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Downtown: Air War Over Hanoi, 1965-1972» Forums » Reviews

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Nicolò Blotto
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Loosen your grip, opening each palm, slowly now – let go.
I've been gaming thru anything that life has thrown at me, and all I got was this avatar.
Downtown is an air combat lover dream come true. Not only this, but it is also one of the more modern, accurate and all in all fun wargame produced in the last years.
Downtown depicts air war in Vietnam during two big operations launched by the US over Hanoi, one at the beginning of the war, and the other in the last few months of the war. The scale of the game is unique: while many other air war games have concentrated in trying to recreate dogfighting (which is a subject not really that easy to recreate well on paper, expecially when there are so many good computer flight sim rivalling with paper wargames), Downtown looks at the conflict at an operational scale, but without looking at all the supply and organizational details typical of that scale. The scale is defined "raid scale" by the designer, which is a perfect definition of what we get with this game: each single sitting recreate a single raid, from its tactical planning to the post execution target photo flight, leaving multiple raids and more "operational" details to the campaign game.
Every raid starts with both sides planning the "hidden" infos needed for the raid: the US plans the route followed by bombers, while the NVA player chooses where to place its defensive units (Migs, SAMs and Flak). The addition of the planning of the bombers route may looks like an unnecessary complication since it seems to add a lot of bookkeeping to the game, but after having done this thing a couple of times, you'll do it fast, and you'll love the fact that your raids are tied to this pre-plan so much... because without this preplanning phase, the NVA often won't stand a chance: this is because NVA player has much less aircrafts, and so it has to guess well the planned route to achieve the more aborted bombers results as possible to win.
When the game mechanics are simple, but there are many deeply interwoven factors to consider while executing the raid. Detection in example is very easy (kinda like "roll a die for each flight each turn"), but it considers a lot of factor, from altitude, to the heavier radar coverage of NVA forces over the territory, to naval radars of the US and the radars mounted on F4 jets. The same "easy to do, hard to factor everything" approach stands for many mechanics of the game: from air combat, which is very abstract, but which favours good maneuvering before the actual combat more than having the better plane involved, to Sams, which are very detailed (you have to turn on their radar to work, you can use anti-sams missiles on them if you have a particular flight tasked on sam suppression etc.), but which are in the end very fast to resolve. The real winner of this game is this: there are a lot of details, but it plays fast and it is very intuitive, so you can concentrate on what to do, instead of thinking of how you did this or that particular thing.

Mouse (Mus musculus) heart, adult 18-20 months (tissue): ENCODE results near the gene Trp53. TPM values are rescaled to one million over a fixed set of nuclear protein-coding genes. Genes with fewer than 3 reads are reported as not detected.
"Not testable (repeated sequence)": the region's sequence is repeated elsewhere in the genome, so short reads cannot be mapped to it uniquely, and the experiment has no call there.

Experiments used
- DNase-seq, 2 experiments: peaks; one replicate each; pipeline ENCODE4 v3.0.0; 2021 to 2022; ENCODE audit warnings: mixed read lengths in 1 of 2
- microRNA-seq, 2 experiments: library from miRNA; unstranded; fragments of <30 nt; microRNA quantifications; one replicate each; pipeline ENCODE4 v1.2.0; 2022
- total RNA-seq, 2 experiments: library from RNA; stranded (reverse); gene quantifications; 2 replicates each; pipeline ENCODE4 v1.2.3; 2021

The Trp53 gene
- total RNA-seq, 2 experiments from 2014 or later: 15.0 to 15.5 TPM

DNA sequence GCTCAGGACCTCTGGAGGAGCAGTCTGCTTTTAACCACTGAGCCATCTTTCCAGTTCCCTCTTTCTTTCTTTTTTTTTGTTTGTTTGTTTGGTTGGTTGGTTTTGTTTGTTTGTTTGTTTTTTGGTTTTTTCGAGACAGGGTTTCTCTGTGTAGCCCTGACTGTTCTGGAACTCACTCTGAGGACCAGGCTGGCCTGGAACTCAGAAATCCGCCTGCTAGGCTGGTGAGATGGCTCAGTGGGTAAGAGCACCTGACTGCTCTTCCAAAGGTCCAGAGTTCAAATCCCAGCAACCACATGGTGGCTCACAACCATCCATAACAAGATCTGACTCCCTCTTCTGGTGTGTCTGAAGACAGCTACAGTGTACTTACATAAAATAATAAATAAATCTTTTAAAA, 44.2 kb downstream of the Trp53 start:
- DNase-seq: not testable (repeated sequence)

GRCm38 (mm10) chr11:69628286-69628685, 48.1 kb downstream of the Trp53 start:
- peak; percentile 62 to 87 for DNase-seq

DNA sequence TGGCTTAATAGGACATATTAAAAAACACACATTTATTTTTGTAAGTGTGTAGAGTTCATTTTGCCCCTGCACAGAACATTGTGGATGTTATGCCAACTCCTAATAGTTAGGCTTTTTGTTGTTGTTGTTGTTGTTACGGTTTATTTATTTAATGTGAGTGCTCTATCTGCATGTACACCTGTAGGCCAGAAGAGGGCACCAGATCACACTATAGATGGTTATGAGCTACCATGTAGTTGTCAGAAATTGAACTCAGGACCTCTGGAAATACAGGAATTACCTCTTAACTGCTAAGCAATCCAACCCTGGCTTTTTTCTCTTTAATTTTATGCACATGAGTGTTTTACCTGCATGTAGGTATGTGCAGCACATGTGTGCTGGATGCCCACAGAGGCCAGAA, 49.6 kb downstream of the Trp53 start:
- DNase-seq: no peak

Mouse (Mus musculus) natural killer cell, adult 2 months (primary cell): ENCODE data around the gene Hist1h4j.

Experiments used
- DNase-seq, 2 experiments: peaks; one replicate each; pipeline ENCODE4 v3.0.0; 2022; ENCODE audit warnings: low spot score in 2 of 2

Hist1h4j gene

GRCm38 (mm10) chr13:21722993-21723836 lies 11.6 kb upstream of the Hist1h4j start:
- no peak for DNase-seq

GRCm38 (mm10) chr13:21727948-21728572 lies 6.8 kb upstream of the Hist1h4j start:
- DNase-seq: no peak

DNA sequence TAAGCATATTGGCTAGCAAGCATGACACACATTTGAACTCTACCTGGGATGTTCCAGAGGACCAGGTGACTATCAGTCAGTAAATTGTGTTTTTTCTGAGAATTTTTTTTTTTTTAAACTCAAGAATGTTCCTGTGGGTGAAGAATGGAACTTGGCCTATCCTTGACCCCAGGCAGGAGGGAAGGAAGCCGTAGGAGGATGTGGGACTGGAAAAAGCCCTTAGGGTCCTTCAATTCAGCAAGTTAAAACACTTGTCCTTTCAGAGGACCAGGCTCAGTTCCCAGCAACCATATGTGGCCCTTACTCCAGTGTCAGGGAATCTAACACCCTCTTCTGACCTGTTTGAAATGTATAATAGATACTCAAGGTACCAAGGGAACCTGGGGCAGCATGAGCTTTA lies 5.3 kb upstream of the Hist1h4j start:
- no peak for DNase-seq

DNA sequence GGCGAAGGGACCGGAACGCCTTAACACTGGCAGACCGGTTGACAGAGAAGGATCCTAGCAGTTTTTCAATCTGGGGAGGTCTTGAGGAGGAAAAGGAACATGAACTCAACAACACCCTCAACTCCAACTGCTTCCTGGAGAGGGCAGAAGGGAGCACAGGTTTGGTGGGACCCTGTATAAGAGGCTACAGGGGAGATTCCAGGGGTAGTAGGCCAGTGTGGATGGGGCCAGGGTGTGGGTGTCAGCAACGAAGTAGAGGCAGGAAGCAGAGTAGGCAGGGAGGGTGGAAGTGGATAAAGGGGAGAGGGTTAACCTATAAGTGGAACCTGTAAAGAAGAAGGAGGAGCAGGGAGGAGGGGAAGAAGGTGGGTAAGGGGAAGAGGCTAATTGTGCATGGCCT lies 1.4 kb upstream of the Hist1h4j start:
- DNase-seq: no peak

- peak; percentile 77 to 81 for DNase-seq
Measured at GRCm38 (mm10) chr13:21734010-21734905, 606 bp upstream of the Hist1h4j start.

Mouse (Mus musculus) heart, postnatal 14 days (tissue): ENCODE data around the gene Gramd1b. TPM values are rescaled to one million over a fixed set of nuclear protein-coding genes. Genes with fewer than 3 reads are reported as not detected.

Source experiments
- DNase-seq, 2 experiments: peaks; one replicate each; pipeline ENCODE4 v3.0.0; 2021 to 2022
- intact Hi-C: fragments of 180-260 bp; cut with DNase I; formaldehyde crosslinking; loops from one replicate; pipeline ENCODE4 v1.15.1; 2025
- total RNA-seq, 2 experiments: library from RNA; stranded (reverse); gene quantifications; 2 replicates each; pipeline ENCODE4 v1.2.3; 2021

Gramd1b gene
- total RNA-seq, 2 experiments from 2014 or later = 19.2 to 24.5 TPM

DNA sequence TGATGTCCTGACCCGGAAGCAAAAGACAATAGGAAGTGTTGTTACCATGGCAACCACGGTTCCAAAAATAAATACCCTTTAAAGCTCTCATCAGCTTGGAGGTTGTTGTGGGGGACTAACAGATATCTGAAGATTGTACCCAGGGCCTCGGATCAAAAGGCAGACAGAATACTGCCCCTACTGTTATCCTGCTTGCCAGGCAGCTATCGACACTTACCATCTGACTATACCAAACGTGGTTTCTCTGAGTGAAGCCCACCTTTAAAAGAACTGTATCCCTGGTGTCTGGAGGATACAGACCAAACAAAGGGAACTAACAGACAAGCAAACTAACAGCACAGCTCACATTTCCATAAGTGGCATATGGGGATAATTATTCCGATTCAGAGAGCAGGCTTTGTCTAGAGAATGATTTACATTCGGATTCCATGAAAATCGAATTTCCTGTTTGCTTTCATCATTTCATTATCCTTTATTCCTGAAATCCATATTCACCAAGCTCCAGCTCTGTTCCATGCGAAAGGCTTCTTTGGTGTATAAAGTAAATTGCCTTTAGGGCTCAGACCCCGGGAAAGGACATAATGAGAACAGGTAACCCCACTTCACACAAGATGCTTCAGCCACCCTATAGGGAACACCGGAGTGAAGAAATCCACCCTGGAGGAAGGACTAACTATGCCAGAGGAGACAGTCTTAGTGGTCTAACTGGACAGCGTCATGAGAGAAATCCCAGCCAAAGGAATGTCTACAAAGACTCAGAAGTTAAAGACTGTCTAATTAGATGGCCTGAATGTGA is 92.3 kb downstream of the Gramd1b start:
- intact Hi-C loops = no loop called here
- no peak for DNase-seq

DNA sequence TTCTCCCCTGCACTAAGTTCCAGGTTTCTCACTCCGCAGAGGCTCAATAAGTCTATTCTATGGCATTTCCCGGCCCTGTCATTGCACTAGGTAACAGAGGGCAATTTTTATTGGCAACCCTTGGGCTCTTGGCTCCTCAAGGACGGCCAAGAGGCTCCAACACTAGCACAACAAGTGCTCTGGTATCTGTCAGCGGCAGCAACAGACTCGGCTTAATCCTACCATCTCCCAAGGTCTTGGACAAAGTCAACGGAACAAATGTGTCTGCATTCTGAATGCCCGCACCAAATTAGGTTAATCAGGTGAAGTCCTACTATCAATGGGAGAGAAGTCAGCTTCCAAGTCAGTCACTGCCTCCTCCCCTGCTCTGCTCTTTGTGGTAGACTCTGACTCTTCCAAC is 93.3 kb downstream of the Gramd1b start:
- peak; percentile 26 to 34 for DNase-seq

The presence of two different US campaign at two different times of the war allows you to see the evolution that jet combat had during the war, and it also allows you to see the different approach the US took to general raid strategy, with the late war operation using big, scary packages which looks terribly good on the map. As usual for recent GMT works, graphics are soooooooo good you'll drool all over the board when you see the game "in motion".
Support from GMT is usually good, but in this case we have also a terrific support from the game designer: Lee Brimmicombe-Wood has a great page devoted to this and heis other upcoming games on air war, and here you can find a lot of downloadable thingies, from tactics, to "consumable" record sheets, to full blown solo rules which are actually VERY good IMHO. If you add to this a VASSAL module... well, you have got one of best wargames ever released, and you can actually play it against living opponents too. Run and grab it, you won't regret it.
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